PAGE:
1920s: Republicans and Free Staters engage in a deadly and destructive civil war. Republicans refuse to accept the Anglo-Irish Treaty, which makes southern Ireland a dominion within the United Kingdom, known as the Irish Free State. The Republicans want all of the island of Ireland to have independence. Free Staters, however, support this treaty. The civil war carries on from 1921 until 1923, when a cease-fire is declared, with the Free Staters victorious.
Today: After decades of fighting between Protestants in Northern Ireland and the Irish Republican Army—the paramilitary arm of Sinn Féin, the two sides agree to a cease-fire in 1998. Troubles, however, still brew in Ireland over the division of the island. In 2004, Protestant and Catholic political parties struggle over ways to share power, and allegations of kidnapping and violence on the part of the IRA still take place.
1920s: Irish political leaders are all men, such as Michael Collins, Eamon de Valera, and Arthur...
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Topics for Further Study
Research the Irish civil war. After you have conducted your research, write a paper analyzing ‘‘The Sniper’’ from a historical point of view.
Imagine that you are directing a movie version of ‘‘The Sniper.’’ How would you direct the final scene? What kind of emotions would you ask your actor to convey?
Write an essay describing how you think the sniper feels at learning he has killed his brother and what he does next. Does this event keep him from further participation in the Irish civil war?
Investigate another civil war or conflict that has divided families, friends, and communities. Use what you have learned to write your own short story exploring the way that such conflict affects members of society.
The events surrounding the Irish civil war brought to the forefront many important political leaders. Research one of these leaders, either a Republican or a Free Stater, and find out about his influence on Irish history.
Find out more about the role that religion has played in Ireland’s history from the late 1800s through the present day.
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What Do I Read Next?
O’Flaherty’s novel The Informer, first published in 1925, is set in the aftermath of the Irish civil war. It tells about an outlaw who is the object of a Dublin manhunt. The Informer is one of O’Flaherty’s most well-known pieces of fiction.
Like ‘‘The Sniper,’’ O’Flaherty’s short story ‘‘Civil War,’’ included in the 1925 collection of the same name, explores the experience of the war through two Republican soldiers—one an idealist and one a realist—who are trapped on a rooftop, waiting for death.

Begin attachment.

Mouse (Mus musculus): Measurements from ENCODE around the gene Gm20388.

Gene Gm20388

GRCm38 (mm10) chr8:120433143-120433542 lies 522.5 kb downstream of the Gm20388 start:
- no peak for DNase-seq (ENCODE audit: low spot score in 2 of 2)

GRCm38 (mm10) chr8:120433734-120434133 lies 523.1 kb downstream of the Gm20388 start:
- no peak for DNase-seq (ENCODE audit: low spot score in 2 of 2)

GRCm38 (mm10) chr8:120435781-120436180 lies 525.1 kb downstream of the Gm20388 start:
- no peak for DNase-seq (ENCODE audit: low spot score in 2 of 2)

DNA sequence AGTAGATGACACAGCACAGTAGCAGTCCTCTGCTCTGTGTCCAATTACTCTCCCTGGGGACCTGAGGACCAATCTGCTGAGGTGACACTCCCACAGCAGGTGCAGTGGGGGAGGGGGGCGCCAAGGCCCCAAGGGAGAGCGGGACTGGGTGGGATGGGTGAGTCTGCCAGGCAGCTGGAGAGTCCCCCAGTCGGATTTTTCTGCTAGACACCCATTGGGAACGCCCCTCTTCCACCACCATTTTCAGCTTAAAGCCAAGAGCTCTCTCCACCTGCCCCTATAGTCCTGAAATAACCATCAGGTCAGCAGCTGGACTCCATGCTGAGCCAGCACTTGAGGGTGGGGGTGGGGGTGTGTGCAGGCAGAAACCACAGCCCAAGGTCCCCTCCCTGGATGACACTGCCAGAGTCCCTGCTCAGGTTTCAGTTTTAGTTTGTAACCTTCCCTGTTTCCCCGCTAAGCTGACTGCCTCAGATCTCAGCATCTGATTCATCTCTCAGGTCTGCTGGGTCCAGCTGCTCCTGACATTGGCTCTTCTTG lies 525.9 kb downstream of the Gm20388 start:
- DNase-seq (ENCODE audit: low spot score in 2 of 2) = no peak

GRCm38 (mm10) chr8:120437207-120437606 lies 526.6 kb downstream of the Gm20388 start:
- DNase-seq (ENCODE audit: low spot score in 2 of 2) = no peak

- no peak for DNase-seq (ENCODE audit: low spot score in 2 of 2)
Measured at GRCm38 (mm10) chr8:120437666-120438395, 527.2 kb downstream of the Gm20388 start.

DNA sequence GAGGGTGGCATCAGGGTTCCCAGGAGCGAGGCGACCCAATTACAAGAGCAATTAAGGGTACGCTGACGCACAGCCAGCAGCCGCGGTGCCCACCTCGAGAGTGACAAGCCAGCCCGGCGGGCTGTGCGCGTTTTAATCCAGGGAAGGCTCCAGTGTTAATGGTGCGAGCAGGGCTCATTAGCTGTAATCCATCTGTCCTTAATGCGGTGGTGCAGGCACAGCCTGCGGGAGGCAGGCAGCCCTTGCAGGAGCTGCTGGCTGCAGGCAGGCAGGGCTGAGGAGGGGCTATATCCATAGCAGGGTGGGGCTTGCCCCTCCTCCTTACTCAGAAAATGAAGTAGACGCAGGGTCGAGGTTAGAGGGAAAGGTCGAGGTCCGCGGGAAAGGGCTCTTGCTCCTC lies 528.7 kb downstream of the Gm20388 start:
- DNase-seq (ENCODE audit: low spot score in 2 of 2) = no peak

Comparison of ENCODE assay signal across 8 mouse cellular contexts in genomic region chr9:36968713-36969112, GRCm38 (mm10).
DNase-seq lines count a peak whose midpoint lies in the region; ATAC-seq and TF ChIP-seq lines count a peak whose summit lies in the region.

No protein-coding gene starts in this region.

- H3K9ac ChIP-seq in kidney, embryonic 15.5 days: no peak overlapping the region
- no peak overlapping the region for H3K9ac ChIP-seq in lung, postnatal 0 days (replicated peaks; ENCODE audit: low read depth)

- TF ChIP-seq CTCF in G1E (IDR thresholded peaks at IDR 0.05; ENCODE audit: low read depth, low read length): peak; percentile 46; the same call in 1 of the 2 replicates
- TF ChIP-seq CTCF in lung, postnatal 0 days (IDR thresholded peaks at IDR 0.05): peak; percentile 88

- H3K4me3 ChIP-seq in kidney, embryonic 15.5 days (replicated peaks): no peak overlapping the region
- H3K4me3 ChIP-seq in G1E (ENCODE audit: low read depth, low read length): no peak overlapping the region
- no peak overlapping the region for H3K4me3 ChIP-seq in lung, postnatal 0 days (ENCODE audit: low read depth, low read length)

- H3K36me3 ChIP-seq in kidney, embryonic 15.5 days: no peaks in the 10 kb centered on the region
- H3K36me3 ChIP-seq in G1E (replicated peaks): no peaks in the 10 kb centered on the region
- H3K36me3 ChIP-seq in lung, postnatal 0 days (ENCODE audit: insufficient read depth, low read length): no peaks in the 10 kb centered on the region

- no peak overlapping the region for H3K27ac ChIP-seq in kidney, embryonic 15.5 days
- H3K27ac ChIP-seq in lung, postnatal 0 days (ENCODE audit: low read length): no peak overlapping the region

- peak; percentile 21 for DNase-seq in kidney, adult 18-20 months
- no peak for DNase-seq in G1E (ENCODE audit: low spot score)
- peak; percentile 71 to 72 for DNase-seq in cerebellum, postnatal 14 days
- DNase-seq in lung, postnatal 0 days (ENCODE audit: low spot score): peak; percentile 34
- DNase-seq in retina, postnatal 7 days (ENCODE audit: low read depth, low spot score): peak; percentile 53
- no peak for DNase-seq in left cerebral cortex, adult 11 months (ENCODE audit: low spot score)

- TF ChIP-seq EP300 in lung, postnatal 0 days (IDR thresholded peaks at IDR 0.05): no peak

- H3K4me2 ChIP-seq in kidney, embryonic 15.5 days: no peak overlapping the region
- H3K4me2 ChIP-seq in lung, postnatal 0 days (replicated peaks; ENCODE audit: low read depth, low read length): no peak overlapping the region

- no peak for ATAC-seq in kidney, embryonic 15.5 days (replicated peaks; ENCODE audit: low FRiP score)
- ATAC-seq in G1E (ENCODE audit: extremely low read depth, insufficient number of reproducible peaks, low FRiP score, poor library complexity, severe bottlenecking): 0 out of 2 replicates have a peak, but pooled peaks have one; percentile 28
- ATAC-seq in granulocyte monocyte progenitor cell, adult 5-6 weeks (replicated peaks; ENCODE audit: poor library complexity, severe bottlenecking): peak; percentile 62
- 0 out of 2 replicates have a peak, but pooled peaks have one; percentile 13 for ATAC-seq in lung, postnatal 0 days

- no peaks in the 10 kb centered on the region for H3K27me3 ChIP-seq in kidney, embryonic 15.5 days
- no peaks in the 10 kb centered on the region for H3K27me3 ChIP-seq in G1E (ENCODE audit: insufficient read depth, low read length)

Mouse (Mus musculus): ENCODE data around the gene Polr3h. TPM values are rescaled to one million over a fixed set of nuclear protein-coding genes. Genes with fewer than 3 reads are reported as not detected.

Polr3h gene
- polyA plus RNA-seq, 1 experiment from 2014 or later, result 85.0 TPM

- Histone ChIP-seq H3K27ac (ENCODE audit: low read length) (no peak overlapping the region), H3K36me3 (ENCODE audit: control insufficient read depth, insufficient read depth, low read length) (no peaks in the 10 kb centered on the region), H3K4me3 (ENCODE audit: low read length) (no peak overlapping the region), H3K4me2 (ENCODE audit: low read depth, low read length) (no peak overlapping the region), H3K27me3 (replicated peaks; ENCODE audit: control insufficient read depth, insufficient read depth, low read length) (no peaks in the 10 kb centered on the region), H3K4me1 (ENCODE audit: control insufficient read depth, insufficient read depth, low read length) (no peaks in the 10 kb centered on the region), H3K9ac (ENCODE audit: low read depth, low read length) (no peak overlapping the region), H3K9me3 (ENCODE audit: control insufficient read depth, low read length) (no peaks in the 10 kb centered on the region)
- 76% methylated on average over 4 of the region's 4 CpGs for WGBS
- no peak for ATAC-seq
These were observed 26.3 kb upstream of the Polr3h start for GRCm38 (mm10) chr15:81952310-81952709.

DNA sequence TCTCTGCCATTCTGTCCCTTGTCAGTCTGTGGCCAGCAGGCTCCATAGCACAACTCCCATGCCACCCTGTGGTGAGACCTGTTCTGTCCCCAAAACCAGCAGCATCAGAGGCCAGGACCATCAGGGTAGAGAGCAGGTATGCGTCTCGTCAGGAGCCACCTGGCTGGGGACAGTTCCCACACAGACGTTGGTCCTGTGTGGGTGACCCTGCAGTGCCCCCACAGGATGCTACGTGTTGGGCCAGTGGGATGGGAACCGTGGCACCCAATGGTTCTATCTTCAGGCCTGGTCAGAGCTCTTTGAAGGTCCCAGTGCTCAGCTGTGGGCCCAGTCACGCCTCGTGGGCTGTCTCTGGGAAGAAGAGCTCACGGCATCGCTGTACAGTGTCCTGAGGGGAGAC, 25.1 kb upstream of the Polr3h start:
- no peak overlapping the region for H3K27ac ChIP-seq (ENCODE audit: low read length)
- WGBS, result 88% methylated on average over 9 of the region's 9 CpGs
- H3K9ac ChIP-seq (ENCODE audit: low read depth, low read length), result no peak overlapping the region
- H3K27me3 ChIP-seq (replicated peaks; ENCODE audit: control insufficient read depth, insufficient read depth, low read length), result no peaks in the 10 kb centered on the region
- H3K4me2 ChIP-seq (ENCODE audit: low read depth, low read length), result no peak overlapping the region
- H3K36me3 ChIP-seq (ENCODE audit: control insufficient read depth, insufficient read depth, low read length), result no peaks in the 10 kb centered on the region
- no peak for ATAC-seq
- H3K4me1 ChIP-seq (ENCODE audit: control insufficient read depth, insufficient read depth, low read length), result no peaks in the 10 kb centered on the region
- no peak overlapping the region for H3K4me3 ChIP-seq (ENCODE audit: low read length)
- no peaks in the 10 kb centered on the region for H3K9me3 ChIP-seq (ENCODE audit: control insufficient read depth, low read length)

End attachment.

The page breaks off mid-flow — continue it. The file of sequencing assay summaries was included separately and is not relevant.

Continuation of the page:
Liam O’Flaherty’s Ireland (2001), by Peter Costello, features biographical information about O’Flaherty, excerpts from his fiction, and photographs from his time period.
The Letters of Liam O’Flaherty (1996), edited by A. A. Kelly, can provide additional information on this writer.
O’Henry’s ‘‘The Gift of the Magi’’ (1905), Guy de Maupassant’s ‘‘The Necklace’’ (1884), and Saki’s ‘‘The Open Window’’ (1914) all provide variations—both humorous and tragic—on the same type of surprise ending employed by O’Flaherty.
James Joyce’s Dubliners (1914), a collection of short stories about the lives of people in Dublin, includes the masterpiece ‘‘The Dead.’’
Sean O’Casey’s play Juno and the Paycock, perhaps his most popular, was originally staged in 1924 and set during the Irish civil...
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Bibliography and Further Reading
Calahan, James M., “Politics,” in Liam O’Flaherty, A Study of the Short Fiction, Twayne Publishers, 1991, pp. 30–40.
Doyle, Paul A., “Liam O’Flaherty,” in Dictionary of Literary Biography, Vol. 162, British Short Fiction Writers, 1915–1945, edited by John H. Rogers, Gale Research, 1996, pp. 282–92.
Kelly, A. A., “Urban and War Themes,” in Liam O’Flaherty: The Storytellers, Harper & Row Publishers, 1976, pp. 23–36.
O’Brien, James H., “The Short Stories,” in Liam O’Flaherty, Associated University Presses, 1973, pp. 92–117.
Troy, William, “The Position of Liam O’Flaherty,” in Bookman, Vol. LXIX, March 29, 1929, pp. 7–11.
Bates, H. E., “The Irish School” in The Modern Short Story: A Critical Survey, The Writer, 1972, pp. 148–62. Bates, himself a writer of numerous novels and short stories, places O’Flaherty’s work within the context of other important twentieth-century Irish writers.
Brewer, Paul, ed., Ireland: History, Culture, People, Courage Books, 2002. This volume provides an illustrated introduction to Ireland, focusing on its history through the early 2000s, its people, and its culture.
Doyle, Paul A., Liam O’Flaherty, Twayne Publishers, 1971. Doyle’s work provides a good overview of O’Flaherty’s entire body of...